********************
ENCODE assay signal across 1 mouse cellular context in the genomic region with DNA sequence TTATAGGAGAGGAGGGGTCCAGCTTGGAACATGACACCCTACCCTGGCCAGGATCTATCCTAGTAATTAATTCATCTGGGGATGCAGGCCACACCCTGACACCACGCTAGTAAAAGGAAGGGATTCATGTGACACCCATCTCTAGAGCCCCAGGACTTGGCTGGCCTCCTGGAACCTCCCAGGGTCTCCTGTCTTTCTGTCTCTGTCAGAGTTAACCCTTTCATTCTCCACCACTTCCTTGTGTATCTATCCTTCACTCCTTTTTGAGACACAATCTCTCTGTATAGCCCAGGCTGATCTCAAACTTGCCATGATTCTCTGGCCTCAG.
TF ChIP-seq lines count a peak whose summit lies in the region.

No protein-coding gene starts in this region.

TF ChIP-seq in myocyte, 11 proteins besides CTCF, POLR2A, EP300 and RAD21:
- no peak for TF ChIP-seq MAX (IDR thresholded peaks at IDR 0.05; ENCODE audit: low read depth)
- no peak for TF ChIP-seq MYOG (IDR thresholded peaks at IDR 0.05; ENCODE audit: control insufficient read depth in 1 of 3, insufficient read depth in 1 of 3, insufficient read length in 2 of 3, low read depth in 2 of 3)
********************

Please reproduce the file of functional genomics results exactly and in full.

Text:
ENCODE assay signal across 1 mouse cellular context in the genomic region with DNA sequence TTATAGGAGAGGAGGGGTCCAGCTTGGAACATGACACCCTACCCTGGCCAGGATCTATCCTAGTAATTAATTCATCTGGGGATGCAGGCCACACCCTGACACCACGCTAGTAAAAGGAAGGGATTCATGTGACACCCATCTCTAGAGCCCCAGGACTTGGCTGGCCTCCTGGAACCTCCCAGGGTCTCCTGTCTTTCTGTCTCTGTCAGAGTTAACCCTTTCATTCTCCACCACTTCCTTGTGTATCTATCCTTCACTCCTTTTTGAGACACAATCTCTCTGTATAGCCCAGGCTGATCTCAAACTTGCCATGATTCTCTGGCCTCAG.
TF ChIP-seq lines count a peak whose summit lies in the region.

No protein-coding gene starts in this region.

TF ChIP-seq in myocyte, 11 proteins besides CTCF, POLR2A, EP300 and RAD21:
- no peak for TF ChIP-seq MAX (IDR thresholded peaks at IDR 0.05; ENCODE audit: low read depth)
- no peak for TF ChIP-seq MYOG (IDR thresholded peaks at IDR 0.05; ENCODE audit: control insufficient read depth in 1 of 3, insufficient read depth in 1 of 3, insufficient read length in 2 of 3, low read depth in 2 of 3)